5. Were any discernible changes subsequently made in the catechism and/or the rites and services of the proposed Prayer Book?
6. Were the changes that were made substantial, minor, of no consequence?
7. What were they?

This information will be useful in gauging these bodies’ openness to ideas and suggestions and responsiveness to feedback from the wider church and in identifying recurrent patterns in the way that they deal with the concerns of the wider church. It may be helpful in providing further evidence of the need for closer monitoring of the four bodies, for a comprehensive re-evaluation of their role in Prayer Book revision in the Anglican Church in North America, and for the introduction of major reforms in that process.

4 comments:

Donald Veitch said...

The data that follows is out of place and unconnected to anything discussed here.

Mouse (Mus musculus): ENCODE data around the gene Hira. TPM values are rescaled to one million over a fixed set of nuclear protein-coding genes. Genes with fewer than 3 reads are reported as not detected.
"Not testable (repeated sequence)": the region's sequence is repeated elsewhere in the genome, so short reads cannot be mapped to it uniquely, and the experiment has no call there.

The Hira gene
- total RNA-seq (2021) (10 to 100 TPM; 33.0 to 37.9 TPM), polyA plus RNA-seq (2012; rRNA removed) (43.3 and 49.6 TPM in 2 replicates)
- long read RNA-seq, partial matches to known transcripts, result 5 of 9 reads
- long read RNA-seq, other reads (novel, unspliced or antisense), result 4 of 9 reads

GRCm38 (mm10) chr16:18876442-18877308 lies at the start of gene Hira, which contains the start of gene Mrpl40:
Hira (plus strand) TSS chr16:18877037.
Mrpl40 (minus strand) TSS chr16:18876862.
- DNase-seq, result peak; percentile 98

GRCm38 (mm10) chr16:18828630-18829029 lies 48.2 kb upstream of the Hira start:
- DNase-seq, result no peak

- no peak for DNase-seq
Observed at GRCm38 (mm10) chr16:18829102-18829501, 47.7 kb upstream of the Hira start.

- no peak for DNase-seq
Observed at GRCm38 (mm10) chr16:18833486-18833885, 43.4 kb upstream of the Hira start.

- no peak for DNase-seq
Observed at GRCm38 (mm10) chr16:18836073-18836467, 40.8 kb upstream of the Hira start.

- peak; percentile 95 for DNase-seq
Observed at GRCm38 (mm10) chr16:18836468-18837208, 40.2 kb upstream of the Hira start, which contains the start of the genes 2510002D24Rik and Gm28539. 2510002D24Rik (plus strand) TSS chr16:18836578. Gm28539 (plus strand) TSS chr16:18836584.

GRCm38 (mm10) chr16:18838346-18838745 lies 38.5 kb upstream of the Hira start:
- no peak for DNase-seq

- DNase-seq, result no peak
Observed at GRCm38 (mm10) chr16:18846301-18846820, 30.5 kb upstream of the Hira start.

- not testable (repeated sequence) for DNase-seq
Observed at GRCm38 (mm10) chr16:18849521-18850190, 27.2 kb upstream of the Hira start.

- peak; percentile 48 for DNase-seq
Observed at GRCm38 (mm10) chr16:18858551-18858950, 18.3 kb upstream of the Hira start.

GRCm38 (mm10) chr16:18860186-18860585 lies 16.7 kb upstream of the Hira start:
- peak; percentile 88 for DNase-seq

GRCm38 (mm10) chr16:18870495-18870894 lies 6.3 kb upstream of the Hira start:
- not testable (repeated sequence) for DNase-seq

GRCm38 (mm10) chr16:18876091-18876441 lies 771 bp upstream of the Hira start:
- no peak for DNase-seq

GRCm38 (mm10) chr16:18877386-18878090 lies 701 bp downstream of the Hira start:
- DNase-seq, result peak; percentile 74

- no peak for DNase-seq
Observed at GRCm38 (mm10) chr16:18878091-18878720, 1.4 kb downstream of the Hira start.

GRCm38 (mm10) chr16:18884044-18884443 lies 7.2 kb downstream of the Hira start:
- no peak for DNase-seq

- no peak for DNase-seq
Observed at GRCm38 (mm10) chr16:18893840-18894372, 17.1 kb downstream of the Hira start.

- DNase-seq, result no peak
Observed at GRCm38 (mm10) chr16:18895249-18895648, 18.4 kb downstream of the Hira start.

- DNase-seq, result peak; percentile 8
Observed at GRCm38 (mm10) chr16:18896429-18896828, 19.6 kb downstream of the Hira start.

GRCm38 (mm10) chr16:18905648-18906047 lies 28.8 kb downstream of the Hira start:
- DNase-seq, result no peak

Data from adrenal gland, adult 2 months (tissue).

Good article. As noted, olld ground. In my estimation (and frankly, am a decent but tough judge of character), the Liturgical Task force offered a fig-leaf (offer for feedback). Perhaps I'm wrong, but I don't think so. There was never any true-faith concern to have a 1552-1662 BCP. They wanted unreformed Catholicization vis a vis Robert Duncan, Keith Ackerman, Jack Iker and Ray Sutton. That's my instinct and opinion.

I never wrote them.

I'll not be joining the ACNA, but shall remain TEC for the foreseeable future. There are other ways to circumvent the varied problems. Others may have different paths.

Hudson Barton said...

You ask: "Now if in 1929 the Scottish Episcopal Church can adopt a Prayer Book that reflected the diversity which existed in the Scottish church at that time, why cannot the Anglican Church in North America adopt a similar book in 2019?"

Why? Because a house divided against itself cannot stand.

Hudson Barton said...

A denomination containing multiple and inconsistent liturgies and doctrines is acceptable to nobody. Why do you propose this?

Robin G. Jordan said...

Hudson, do you prefer the alternative of an unreformed Catholic Prayer Book over one that endeavors to be comprehensive and which incorporates rites and services whose doctrine and liturgical usages are consistent with the principles of doctrine and worship laid out in the historic Anglican formularies?